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| maurice frechuret

for craig fisher, the space of the canvas cannot be defined in an unequivocal way. rather, it is simultaneously a surface on which his artistic ends are rigorously and confidently forged, and an area in which his various experimentations, traces of hesitation and the uncertainty inherent to his painting process remain visible. within a perspective that doesn't try to hide its close ties to certain artistic movements of recent decades - particularly the french support-surface movement whose material and theoretical presuppositions the artist knows very well -, craig fisher's work pursues an objective which, from the very beginning, relies on the primacy of a certain visual materialism.

through various procedures, the very reality of the canvas - its texture, even its constituent physical elements - is taken into account in order to endow it with a truly active role, one of directly participating in the evolution of the painting. thus, contrary to the usually passive role played by the support, the sheet of unprimed cotton that craig fisher regularly uses reacts to the various imperatives the artist assigns it. his multiple brushstrokes act on the canvas fibers, making them dilate or retract, each time resulting in subtle changes that participate in the visual adventure that this new york artist has been pursuing for over twenty years. the tensions provoked by the clusters of paint or by the concentrations of color are coagulations which punctuate the surface of the canvas like the islets of an archipelago. the artist's methodical explorations invite us into a veritable geography of visuality, and open up rewarding paths for us to follow. large unpainted zones and planes make us wish for some contrast, for a swell of paint, a protuberance, which we then quickly encounter, delighted to find something to anchor our gaze for a moment. farther on the canvas, an artificial collage - a blob, a clot of paint, obtained by letting the paint drip in one particular spot - jeopardizes the transparency of the canvas and gives our eye a welcome little nudge in the right direction. here, it is the phenomenon of capillarity that enlivens the colored surface. there, it is the iridescence of the pigment that thwarts any flatness in the work. the effects of impregnation, the subtle plays involved in marking-out the canvas, the repercussions of positive or negative printing techniques reactivate the artist's painterly method by demanding the use of other formulas.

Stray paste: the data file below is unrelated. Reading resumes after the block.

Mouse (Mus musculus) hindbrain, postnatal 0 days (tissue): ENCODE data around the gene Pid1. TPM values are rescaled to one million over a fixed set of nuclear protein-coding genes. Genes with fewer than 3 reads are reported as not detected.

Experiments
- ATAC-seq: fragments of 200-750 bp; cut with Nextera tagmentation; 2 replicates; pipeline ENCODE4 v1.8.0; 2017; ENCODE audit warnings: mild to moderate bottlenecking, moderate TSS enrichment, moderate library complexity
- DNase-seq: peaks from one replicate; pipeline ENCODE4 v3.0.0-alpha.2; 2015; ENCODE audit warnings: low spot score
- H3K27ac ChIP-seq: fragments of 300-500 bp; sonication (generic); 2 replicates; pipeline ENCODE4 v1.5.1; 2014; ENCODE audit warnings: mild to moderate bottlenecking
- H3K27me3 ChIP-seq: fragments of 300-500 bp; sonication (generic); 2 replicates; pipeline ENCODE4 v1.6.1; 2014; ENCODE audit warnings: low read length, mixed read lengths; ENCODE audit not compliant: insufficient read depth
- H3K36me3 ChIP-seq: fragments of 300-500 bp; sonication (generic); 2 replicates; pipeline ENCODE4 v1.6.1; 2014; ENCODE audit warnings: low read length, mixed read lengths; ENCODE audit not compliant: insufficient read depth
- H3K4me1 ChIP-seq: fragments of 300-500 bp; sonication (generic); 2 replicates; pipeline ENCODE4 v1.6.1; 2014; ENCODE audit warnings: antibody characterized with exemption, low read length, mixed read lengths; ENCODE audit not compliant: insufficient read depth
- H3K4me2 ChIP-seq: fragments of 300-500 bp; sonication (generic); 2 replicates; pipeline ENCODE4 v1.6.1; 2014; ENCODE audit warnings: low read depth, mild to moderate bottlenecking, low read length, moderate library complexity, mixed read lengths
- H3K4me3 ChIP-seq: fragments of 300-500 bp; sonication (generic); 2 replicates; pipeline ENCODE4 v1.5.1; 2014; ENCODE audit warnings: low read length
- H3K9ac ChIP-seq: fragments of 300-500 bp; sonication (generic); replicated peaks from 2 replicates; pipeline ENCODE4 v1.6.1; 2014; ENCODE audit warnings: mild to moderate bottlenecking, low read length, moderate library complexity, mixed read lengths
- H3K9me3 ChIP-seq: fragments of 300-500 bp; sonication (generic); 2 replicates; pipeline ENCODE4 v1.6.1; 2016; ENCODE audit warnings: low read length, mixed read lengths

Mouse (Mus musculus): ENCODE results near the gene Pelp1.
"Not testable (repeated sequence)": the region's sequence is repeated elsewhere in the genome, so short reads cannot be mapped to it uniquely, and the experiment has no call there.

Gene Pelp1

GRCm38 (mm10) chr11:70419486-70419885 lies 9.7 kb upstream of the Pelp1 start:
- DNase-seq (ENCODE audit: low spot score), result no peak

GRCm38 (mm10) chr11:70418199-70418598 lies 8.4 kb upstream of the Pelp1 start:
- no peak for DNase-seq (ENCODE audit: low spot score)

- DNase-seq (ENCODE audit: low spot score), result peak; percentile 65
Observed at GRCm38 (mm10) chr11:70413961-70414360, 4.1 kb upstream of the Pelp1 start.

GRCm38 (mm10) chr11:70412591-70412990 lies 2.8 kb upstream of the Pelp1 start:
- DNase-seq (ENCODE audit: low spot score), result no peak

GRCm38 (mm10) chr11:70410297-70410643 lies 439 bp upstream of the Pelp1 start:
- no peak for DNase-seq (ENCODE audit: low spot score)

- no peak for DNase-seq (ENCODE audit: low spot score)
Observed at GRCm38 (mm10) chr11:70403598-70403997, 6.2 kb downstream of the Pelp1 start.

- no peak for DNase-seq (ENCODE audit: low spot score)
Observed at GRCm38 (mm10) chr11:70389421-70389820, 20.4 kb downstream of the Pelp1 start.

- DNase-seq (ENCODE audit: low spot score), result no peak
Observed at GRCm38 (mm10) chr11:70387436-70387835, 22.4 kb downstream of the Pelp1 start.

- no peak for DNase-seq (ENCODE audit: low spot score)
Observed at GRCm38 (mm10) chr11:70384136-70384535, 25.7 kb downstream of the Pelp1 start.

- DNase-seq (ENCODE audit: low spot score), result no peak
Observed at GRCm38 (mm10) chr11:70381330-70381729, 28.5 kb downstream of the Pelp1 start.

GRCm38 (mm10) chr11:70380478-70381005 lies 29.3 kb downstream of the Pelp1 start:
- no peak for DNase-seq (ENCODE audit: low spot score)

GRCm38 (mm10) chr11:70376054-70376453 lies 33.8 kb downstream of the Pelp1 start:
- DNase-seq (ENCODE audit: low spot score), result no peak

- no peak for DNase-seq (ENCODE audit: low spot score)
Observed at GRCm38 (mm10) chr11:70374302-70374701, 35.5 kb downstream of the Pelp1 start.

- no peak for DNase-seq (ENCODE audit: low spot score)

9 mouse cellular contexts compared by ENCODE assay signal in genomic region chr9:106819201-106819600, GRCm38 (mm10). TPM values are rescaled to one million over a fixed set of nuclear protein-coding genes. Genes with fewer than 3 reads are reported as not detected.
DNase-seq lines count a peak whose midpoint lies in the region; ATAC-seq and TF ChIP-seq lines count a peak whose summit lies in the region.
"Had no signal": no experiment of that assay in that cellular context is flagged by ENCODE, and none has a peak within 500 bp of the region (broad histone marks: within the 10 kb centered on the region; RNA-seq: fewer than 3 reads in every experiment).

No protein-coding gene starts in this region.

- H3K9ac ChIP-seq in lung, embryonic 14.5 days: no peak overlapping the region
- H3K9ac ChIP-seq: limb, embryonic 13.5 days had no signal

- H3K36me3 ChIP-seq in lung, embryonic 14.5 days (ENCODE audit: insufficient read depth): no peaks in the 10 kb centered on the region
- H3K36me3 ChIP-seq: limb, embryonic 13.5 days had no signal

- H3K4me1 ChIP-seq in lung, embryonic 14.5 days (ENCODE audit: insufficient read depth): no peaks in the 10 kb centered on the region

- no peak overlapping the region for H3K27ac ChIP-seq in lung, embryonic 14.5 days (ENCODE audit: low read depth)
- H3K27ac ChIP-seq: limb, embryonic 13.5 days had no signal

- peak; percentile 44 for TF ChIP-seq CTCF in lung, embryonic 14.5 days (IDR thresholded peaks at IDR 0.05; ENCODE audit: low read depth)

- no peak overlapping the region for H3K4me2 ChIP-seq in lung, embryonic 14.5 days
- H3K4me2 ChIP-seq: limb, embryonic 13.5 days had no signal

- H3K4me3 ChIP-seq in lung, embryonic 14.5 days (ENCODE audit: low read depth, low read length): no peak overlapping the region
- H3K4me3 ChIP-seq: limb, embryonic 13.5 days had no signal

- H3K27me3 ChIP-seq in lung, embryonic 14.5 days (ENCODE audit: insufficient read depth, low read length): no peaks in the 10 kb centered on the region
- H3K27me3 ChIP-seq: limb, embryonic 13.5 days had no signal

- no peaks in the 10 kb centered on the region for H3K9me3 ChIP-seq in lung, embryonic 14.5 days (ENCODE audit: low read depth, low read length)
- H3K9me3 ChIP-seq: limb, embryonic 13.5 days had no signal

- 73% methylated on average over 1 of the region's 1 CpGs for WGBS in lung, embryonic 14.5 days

the artistic vocabulary refined by fisher is hardly limited to the procedures described in painting manuals. his numerous inventions confer many visual surprises onto those willing to share in the risk of his artistic adventure. we would even be tempted to say that it is in a jubilant mood that we are invited to wander within such experimental spaces, even though the pleasure we derive there should in no way distract us from the profound reflection we can engage in if we are sufficiently attentive to what our eyes perceive.

the pleasure that the artist gives us access to - that very delight which this adept of french culture imbues his own life with - cannot mask the seriousness of his artistic enquiries. it is the perfectly pitched and sonorous counterpoint to the beautiful silences that his paintings emit, and that we appreciate, as we do everything that favors meditation.

© galerie corinne caminade - maurice frechuret